It is perfectly still; faded green leaves hang limp.
There is a sweet smell in the air, a cool damp aroma that comes from the vegetation. It’s as if someone has doused the country with air freshener. Condensation clings to leaves and the makes the soil moist underfoot; it also carries the smell into your nose. The chorus of birdcalls that greeted the first light of dawn some half an hour ago has ceased.
There is only silence.
This is as peaceful as it gets anywhere in the world, as serene as you can be. Soon the sun’s rays will hit your swag and make any further rest unbearable, just as they had this morning, and you’ll have to wait until tomorrow to experience this again. So drink it all in and feel your muscles and mind relax. Just feel the serenity...
As a teenager living in Stafford, in England, I would sometimes go on an evening run after eight o’clock to try to escape the slightly claustrophobic feeling that comes with close living in the suburbs. My route would take me along Sidmouth Avenue, across the Yelverton playing fields, through to Torrington or Falmouth Avenues, and then onto Porlock Avenue. On warm summer evenings (to all those Australians reading I promise they do exist in England) there were times when I went up the old bridle path that snuck between two houses and led through to the fields beyond. This marked the edge of the town.
Where the path came to the farmland there was a fence and stile that provided a secluded and quiet seat. From here I could gaze out to the east over rolling hills covered with golden fields of cereal, or the green forests of Cannock Chase. On a still day, I might see the columns of steam from Rugeley Power Station soaring up like solid pillars supporting the sky. I would shut out the houses behind me, the road, and Walton High School to my right, and just concentrate on the rolling hills that glowed in the soft evening light.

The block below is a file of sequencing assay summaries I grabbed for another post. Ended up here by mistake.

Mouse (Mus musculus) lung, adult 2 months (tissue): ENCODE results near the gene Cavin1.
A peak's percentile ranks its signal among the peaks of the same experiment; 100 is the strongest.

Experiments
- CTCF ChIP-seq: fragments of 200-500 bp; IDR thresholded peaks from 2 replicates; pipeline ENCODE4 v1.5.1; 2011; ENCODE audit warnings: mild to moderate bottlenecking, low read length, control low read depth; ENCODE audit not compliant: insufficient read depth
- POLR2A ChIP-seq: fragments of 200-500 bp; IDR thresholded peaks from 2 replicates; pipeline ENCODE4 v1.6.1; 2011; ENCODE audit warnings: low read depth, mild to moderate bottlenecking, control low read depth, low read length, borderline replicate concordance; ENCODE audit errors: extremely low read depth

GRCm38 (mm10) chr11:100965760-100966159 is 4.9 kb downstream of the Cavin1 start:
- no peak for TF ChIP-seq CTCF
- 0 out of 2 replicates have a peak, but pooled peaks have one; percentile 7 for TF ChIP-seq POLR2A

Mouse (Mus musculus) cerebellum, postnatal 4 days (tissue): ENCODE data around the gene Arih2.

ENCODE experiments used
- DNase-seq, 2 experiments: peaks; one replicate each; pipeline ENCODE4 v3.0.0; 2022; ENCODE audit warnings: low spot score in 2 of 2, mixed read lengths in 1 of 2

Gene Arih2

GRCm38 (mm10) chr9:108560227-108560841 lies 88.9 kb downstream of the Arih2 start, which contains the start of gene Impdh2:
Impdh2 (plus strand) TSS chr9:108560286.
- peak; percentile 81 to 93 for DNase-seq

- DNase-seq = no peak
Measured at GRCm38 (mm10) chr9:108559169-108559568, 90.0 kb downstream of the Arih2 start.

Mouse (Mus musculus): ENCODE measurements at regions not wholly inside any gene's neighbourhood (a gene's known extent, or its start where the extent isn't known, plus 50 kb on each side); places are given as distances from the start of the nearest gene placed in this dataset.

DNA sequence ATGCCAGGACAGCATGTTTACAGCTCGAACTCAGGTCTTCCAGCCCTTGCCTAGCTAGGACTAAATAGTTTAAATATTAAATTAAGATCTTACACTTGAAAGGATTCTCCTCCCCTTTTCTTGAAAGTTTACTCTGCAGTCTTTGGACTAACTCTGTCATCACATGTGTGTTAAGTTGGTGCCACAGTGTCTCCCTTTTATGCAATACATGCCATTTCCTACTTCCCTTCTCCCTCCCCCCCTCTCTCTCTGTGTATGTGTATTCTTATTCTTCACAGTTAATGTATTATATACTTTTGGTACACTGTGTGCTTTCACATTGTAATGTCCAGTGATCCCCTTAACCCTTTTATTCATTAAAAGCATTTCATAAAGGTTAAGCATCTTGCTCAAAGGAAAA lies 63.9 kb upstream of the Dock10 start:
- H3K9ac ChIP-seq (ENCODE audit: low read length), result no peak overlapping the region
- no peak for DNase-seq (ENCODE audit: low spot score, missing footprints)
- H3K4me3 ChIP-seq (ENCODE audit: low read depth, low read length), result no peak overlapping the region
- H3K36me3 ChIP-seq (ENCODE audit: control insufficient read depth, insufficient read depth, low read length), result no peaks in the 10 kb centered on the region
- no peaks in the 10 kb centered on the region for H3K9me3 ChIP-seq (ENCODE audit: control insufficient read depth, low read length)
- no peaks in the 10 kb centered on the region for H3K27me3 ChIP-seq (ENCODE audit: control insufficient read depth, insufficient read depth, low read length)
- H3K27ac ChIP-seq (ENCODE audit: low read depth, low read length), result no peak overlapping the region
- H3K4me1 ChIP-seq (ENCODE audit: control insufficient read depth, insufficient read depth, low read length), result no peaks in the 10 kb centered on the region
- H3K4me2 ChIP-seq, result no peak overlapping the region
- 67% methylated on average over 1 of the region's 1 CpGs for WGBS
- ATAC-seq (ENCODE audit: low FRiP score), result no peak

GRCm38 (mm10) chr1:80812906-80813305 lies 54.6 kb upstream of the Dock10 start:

The gentle evening breeze would agitate the crops, each stalk waving at me from across the hill that curved away to the east. The gentle puffs of this wind extracted tension with the ease of the hands of a well-practiced masseuse. Sitting with my back to the houses, fully hidden from view at my vantage point behind high fences, this was a little sanctuary of peace only five or ten minutes from home. I might continue the run from here, five-miles in total, or if I was feeling suitably relaxed I might just amble slowly home.
This was in the late 1980s, and that view unfortunately no longer exists as I remember it; the powers that be have plonked houses by the road below. Such is life. However, that was my little piece of open space, and ever since then I have been able to find such places wherever I have lived. Just a little bit of patience is all it takes to find yourself a personal space where you can escape. I can still go there every day if I want to, despite it being 12000 miles away. The memories of these places are one of the little things that bring a moment of happiness to any day.
Sunday, August 19, 2012
I could just dribble for a while as a sort of introduction, but I will resist the temptation and jump straight into the small things that bring joy to life.
There is a moment that happens out of the blue. It usually happens when you are in the middle of cleaning the bathroom, the kitchen, or the oven (well perhaps not the oven. I might happen when you are in the middle of dealing with a pile of paperwork, bills etc. It might even happen when you are cooking a meal, writing a book, washing the car, or maybe even just reading the paper top catch up on the latest disasters and incompetence of politicians.
Then you hear the first bars of a song on the radio. This is a song that takes you back to a great time in your life. It might be to do with a great time of your youth - your first crush at high school for instance, a great event at university, a personal achievement that made you feel on top of the world. Before you know it your foot starts tapping and your fingers follow along; your head begins to bob to the beat and you find yourself mouthing the words to yourself. Your knee then starts flexing, encouraging your hips to move to the rhythm. Arm movements follow and then suddenly you are down on your knees air-guitaring the guitar solo or dancing like a maniac around the room, the garden, or the office, singing in your toneless voice.
This is a priceless moment (and not just for those lucky enough to see you making a twat of yourself) that lifts you up for the whole day. You can’t help but feel better for it – the mundane reality has been pushed to one side, washed away by a moment of pure uninhibited joy. It’s the little things…